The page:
Black hole thermodynamics
In thermodynamics, Black-hole thermodynamics is the topic of thermodynamics, the second law in particular, applied to black holes, stars that collapse into black holes, the radiation of black holes, or heat engines operating near black holes.
In 1916, Karl Schwarzschild solved the gravitational field equations of Einstein’s general relativity, to outline the basics of what a black hole was.
In 1939, Robert Oppenheimer, with Harlan Snyder, published a paper which showed that Schwarzschild solution describes the final state of a spherically collapsing massive star, as diagrammed below, which shows spherical collapse to a black hole:
This diagram, show the spacetime histories of the collapsing body's surface (illustrated as one-dimensional), of the resulting singularity and of the horizon expanding to engulf the body. The tilting of the light cone by gravitation explains why the region interior to the horizon is invisible from outside. The spacelike hypersurtaces labeled Σ supplant, in relativity, the concept of space at a given time. This was the first-time "black holes" became a central phenomenon of astrophysics.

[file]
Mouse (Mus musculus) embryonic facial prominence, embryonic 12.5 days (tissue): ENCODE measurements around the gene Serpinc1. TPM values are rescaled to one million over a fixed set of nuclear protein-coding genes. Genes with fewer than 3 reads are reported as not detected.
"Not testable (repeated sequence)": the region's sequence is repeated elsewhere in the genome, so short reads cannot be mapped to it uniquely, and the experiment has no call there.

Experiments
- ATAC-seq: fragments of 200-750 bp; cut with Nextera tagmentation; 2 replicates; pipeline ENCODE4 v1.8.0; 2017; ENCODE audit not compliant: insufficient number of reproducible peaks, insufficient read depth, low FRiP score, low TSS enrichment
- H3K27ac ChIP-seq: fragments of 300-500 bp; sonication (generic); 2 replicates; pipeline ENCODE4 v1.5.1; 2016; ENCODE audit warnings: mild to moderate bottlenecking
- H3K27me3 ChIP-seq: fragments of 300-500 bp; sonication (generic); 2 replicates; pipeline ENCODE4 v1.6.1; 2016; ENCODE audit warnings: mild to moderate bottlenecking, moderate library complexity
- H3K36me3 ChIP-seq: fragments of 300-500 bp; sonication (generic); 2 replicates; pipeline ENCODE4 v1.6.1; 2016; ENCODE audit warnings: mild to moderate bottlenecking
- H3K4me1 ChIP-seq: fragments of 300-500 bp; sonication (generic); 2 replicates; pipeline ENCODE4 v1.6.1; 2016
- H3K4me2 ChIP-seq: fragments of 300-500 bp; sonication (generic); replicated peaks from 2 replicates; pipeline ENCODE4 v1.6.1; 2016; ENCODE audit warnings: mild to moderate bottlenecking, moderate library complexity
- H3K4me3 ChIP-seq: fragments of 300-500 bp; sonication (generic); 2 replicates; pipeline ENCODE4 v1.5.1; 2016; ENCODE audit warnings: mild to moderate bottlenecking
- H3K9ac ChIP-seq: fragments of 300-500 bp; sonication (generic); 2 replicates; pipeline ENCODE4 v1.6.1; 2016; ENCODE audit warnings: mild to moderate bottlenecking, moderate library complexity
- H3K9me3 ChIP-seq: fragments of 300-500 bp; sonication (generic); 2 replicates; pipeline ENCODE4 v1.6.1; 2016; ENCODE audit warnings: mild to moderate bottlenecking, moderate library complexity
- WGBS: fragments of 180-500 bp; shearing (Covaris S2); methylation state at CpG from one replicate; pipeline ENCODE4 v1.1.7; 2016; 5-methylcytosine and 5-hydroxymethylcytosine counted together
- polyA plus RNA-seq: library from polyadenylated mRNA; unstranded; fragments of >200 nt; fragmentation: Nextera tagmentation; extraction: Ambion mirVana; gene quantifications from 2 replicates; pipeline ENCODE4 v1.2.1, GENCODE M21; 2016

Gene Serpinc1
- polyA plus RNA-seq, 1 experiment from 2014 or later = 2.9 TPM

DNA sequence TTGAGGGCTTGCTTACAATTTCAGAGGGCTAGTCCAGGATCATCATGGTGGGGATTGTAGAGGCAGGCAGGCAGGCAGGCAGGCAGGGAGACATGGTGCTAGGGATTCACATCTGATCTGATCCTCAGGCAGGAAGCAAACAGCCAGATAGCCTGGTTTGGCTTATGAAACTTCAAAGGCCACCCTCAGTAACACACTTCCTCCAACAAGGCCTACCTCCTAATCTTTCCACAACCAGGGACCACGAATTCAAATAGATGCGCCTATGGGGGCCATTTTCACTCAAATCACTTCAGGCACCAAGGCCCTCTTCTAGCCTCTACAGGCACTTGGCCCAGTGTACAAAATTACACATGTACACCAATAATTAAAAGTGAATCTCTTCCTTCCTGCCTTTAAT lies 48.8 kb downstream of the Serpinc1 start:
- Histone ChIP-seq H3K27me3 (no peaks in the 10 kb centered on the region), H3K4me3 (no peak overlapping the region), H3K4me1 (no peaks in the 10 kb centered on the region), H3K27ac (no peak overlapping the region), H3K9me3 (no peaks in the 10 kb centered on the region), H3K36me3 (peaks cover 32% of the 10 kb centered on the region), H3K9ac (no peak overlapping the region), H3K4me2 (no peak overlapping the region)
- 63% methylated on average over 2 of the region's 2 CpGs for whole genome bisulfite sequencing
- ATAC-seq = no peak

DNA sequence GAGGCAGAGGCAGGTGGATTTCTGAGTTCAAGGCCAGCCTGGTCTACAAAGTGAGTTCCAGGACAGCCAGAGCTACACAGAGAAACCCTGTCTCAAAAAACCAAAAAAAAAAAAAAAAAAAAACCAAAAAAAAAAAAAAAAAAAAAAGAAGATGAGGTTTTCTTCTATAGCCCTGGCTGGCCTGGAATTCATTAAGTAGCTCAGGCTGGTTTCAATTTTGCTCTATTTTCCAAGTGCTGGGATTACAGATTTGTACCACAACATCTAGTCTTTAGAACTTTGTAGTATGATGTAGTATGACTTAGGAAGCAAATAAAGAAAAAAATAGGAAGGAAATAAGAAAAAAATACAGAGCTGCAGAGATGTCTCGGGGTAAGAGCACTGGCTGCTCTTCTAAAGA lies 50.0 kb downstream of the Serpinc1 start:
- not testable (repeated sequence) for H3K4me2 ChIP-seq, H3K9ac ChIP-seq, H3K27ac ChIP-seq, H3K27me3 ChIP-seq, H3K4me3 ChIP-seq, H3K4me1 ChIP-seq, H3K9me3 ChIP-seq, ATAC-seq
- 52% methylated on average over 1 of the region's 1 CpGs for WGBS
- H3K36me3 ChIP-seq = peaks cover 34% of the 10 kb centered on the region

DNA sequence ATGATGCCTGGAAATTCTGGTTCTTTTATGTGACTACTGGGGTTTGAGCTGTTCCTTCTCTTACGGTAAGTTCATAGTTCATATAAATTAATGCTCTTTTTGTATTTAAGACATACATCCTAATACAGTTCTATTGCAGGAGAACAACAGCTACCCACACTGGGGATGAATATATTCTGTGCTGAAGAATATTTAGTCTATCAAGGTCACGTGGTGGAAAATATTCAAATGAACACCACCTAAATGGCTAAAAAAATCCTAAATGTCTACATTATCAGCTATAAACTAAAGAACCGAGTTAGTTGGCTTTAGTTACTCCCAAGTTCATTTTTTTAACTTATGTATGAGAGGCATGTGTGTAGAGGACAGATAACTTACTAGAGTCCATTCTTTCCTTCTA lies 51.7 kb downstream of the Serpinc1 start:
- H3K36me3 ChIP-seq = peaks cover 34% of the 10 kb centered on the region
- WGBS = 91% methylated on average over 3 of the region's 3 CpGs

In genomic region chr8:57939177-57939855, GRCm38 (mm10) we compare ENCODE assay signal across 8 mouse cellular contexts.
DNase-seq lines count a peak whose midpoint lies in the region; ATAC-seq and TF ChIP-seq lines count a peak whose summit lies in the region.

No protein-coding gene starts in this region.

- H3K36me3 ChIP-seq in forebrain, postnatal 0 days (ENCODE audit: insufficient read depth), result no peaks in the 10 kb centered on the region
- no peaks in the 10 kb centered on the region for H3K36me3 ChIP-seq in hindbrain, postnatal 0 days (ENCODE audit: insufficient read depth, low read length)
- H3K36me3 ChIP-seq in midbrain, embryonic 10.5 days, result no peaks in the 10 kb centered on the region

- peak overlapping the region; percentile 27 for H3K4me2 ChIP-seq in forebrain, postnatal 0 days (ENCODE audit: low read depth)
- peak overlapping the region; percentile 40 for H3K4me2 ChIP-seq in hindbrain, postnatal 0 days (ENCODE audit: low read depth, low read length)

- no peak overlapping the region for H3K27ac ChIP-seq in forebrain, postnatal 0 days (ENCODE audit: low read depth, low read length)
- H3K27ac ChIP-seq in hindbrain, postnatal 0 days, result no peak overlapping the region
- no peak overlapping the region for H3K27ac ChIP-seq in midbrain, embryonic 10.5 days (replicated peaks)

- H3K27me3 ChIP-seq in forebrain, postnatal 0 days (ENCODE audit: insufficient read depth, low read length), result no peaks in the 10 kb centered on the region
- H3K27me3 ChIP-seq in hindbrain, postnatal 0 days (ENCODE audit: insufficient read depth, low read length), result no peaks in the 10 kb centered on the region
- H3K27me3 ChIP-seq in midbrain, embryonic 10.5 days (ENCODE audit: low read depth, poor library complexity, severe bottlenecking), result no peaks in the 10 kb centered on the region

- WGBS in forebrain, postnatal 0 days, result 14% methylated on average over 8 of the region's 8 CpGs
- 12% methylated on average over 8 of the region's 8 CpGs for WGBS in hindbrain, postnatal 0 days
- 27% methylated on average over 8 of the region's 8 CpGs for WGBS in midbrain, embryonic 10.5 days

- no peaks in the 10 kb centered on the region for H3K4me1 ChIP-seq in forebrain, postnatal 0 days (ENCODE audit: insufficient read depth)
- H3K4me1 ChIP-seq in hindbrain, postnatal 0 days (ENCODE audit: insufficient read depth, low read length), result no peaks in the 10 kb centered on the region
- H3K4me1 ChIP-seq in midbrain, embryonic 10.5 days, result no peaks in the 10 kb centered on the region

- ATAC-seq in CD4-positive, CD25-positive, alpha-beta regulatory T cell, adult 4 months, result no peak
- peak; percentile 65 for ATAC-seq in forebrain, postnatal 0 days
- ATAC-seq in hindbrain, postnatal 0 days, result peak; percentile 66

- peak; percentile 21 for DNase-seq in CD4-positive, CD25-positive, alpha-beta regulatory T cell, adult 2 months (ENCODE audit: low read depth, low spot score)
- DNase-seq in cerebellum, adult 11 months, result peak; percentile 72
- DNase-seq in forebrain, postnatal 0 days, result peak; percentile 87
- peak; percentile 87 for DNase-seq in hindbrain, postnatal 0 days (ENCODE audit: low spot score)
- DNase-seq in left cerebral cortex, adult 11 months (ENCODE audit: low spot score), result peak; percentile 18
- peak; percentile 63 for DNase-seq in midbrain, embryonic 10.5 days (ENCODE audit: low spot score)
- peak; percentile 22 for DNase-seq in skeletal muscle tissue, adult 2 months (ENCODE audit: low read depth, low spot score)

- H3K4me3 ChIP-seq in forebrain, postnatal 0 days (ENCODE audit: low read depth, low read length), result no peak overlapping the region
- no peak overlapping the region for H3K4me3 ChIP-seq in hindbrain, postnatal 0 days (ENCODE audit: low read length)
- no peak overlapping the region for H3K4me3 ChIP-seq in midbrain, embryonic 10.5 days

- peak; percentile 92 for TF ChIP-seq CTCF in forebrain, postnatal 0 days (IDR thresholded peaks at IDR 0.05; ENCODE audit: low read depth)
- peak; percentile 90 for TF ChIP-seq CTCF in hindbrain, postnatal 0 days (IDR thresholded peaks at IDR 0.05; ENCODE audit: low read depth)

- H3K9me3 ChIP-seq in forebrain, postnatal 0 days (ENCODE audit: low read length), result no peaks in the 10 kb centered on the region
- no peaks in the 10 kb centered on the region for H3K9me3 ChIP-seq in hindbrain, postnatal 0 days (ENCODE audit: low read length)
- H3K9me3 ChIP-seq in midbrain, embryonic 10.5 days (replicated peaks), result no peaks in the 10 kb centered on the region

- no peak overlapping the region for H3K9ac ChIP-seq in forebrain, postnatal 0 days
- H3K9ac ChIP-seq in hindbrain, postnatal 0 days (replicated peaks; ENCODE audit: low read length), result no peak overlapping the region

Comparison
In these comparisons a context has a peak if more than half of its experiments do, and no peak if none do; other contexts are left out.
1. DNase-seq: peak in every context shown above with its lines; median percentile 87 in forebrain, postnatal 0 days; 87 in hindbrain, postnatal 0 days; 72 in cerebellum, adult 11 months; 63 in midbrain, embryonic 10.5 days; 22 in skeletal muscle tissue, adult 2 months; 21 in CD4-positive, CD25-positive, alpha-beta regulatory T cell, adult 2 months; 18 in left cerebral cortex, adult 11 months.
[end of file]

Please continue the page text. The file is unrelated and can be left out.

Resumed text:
In 1971, John Wheeler, the person who coined the term “black hole” (1967), in conversation with Jacob Bekenstein, his graduate student at Princeton, argued that the “black holes have no hair” conjecture, aka “no-hair theorem” (Israel, 1967), allows for a wicked creature, which Bekenstein dubs “Wheeler’s demon”, to commit a crime against the second law, by dropping a package containing some entropy into a stationary black hole, thus decreasing the entropy in the part of the universe visible from the exterior.
In 1974, Stephen Hawking showed that black holes must radiate spontaneously with a thermal spectrum.
Geroch cycle | Process
In c.1960s (or 1970s), Robert Geroch, during a Q&A session of a colloquium he gave at Princeton, conceived of the so-called “Geroch process” (or Geroch cycle), which is diagrammed adjacent, which shows a “gravitational thermodynamic engine”, which, using a black hole as a heat sink, converts heat into work.
The box is filled with thermal radiation and lowered in the hole’s filed to its event horizon. The gravitational field, supposedly, does work on the box in this process. The radiation is then allowed to escape into the hole, and the box is hauled back up at expense of less work than was obtained in the first stage. The box, which is not allowed to touch the horizon, can then be refilled with thermal radiation, from the reservoir, which is said to yield an efficiency of conversion of less than 1 percent.
- Black hole thermodynamics – Hmolpedia 2020.